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There's no better trip south than the one that takes you into Florida's playground. It's a place where the wake from vessels can take your mind into paradise and noone knows that better than Captain Karl Hamp. For 30 years he's had the best view from the office but has seen the worst of what is in the water.

"It got so bad I actually stopped diving in the mid 80's because our coral reefs were dying so bad, it was depressing," says Hamp.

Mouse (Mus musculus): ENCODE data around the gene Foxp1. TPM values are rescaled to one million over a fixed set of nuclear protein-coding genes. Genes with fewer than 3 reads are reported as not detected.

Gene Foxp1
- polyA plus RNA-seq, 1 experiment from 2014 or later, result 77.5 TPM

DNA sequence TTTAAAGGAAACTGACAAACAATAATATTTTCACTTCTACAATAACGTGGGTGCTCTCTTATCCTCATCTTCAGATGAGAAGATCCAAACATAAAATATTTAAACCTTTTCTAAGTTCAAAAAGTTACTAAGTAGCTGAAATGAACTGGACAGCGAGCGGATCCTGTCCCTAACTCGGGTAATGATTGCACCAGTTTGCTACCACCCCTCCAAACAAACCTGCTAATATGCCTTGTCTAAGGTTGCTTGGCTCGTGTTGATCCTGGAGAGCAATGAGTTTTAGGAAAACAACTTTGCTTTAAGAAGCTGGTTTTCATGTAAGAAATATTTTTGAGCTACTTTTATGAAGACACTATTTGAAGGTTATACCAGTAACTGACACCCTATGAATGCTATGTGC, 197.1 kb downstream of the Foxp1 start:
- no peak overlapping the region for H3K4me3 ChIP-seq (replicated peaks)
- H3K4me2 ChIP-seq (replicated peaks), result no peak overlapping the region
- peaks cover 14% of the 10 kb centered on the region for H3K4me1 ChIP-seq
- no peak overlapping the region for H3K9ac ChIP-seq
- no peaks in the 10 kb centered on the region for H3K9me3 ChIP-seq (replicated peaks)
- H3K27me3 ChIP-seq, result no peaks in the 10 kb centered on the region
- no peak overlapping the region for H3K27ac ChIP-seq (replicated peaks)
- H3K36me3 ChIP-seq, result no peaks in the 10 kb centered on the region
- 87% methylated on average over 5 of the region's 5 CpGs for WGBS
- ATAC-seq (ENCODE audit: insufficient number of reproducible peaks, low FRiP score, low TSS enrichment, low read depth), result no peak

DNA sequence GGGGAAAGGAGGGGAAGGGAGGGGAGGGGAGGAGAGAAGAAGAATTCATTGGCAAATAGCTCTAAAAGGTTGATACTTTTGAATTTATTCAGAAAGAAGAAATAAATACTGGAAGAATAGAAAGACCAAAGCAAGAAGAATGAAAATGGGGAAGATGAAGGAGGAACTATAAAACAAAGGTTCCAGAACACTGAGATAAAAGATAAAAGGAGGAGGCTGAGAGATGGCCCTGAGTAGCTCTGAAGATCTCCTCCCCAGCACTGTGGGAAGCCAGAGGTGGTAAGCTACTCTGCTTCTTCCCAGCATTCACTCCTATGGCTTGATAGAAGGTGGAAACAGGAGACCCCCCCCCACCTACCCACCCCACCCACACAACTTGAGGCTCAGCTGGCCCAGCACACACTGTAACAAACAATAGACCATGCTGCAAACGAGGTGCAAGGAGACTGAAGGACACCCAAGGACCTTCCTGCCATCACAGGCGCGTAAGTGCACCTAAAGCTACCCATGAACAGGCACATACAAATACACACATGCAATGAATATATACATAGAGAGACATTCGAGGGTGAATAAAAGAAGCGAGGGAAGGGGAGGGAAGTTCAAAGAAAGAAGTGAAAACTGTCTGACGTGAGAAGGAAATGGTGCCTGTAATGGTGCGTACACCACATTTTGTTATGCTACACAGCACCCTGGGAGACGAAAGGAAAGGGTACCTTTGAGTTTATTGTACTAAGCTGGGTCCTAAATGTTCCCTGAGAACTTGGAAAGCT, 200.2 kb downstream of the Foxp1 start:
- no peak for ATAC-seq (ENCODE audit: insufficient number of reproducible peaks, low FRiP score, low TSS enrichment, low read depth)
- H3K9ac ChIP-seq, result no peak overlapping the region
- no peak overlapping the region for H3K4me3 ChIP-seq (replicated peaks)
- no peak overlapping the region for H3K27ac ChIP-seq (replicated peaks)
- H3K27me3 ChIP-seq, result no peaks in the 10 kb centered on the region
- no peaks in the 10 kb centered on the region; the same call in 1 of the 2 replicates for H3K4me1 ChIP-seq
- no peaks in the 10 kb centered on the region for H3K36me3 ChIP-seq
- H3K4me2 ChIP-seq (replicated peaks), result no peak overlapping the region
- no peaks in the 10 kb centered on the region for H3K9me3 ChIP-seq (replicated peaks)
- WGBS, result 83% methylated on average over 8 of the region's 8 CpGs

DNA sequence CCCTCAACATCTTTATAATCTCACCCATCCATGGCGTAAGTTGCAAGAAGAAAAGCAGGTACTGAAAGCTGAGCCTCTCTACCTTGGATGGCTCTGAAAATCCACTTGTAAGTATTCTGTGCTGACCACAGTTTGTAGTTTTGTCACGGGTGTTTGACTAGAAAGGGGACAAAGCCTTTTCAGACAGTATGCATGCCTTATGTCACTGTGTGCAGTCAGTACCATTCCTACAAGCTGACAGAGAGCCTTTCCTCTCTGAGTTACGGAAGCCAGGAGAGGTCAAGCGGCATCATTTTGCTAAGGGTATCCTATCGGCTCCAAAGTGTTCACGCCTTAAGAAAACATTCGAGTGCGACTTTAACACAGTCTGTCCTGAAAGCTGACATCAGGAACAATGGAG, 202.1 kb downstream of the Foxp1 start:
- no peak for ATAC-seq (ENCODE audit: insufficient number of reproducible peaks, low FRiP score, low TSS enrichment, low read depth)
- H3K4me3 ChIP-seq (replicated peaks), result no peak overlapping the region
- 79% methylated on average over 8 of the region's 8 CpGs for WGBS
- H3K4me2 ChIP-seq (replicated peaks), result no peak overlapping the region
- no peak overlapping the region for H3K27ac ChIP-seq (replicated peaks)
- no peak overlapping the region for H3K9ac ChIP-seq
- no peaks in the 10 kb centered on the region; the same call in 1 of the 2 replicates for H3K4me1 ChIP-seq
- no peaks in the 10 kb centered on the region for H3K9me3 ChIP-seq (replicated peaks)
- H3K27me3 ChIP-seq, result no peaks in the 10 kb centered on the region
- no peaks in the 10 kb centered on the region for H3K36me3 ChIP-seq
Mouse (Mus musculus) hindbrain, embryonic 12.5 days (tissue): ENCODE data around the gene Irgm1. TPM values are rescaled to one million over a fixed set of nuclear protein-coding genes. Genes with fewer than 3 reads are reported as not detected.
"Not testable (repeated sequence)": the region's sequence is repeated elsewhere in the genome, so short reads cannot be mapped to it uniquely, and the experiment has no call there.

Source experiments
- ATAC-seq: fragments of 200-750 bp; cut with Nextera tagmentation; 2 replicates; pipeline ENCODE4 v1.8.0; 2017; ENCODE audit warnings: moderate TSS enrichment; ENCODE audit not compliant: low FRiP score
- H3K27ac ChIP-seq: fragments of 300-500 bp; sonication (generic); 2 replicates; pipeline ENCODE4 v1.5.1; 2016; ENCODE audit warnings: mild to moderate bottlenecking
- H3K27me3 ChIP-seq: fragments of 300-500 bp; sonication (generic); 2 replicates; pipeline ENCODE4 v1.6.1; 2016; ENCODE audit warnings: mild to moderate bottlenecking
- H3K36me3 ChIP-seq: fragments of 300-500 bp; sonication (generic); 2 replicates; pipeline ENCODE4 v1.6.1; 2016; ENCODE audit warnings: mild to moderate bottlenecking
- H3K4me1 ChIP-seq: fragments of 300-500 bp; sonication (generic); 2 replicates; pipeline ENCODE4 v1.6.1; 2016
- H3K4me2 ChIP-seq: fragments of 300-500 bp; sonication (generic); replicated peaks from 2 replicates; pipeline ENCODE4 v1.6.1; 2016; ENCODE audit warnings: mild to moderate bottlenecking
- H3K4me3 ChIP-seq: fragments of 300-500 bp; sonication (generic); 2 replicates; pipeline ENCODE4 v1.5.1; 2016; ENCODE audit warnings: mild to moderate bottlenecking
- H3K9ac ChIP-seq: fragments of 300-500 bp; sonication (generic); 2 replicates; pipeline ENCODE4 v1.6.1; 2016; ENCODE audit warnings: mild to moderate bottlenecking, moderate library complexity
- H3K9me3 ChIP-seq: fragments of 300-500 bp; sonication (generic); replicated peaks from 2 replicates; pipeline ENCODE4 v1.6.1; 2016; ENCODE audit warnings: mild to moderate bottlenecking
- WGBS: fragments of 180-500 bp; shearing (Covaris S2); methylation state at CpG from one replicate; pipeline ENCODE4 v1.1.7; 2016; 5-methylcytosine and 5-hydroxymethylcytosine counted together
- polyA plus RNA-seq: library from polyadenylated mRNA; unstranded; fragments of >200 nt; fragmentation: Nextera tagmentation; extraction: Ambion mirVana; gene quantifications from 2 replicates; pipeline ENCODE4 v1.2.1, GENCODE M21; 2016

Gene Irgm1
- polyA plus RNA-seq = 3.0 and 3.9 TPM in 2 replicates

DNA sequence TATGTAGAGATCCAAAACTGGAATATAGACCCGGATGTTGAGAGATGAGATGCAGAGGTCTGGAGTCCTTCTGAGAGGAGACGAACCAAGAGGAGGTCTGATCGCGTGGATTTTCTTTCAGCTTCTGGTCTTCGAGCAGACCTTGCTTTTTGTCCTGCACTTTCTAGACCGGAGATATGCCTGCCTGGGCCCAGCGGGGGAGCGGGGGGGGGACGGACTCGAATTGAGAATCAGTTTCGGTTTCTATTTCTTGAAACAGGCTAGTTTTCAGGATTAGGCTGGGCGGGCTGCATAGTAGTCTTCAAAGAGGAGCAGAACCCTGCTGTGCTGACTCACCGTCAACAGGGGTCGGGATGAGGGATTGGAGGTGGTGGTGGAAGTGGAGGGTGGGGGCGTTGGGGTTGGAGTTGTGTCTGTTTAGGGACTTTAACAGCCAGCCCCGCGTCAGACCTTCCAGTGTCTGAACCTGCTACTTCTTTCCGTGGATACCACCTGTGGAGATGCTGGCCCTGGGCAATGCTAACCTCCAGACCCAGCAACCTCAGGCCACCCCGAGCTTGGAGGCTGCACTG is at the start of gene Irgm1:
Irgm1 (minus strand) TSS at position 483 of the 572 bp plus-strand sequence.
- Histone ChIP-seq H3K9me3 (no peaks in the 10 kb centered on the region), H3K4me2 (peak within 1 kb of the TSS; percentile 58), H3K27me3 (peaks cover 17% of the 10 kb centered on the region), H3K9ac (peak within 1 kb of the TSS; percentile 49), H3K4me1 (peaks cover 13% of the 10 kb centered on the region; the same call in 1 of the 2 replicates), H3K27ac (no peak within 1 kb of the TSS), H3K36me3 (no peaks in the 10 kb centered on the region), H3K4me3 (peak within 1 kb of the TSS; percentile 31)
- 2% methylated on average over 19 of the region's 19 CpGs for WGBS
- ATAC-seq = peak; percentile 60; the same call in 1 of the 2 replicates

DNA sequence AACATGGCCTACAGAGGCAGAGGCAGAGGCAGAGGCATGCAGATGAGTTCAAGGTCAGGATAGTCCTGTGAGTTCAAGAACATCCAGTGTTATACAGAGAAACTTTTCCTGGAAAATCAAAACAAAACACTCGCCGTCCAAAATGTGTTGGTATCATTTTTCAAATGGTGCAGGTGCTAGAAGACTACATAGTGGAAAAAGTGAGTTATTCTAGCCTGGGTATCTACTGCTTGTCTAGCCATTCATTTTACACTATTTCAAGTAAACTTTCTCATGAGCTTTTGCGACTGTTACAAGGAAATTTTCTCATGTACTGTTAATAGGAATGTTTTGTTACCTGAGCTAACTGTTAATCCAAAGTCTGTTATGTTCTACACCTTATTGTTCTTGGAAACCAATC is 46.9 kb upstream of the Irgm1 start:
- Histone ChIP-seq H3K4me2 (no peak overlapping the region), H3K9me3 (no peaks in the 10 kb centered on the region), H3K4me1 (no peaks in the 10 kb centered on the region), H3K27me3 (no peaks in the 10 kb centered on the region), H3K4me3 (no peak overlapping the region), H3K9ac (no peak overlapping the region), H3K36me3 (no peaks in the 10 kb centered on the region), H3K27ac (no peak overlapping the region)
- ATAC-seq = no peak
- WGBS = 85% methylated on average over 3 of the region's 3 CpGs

He's back with a mission to find out what killed all the coral. He's partnered with FAU scientist Dr. Brian Lepointe.

"I don't know anywhere in the world where we have lost coral at such a rapid rate. Today we have about 6% coral on average in the Florida Keys. That is less coral than any other reef in the wider Caribbean region," says Lepointe.

The destruction here at Looe Key serves as the best example of what happens when harmful algae invades the current year after year. This site was once the crown jewel of the Keys. A closer look reveals the truth. Coral looks completely different from 25 years ago when vibrant colors dominated.

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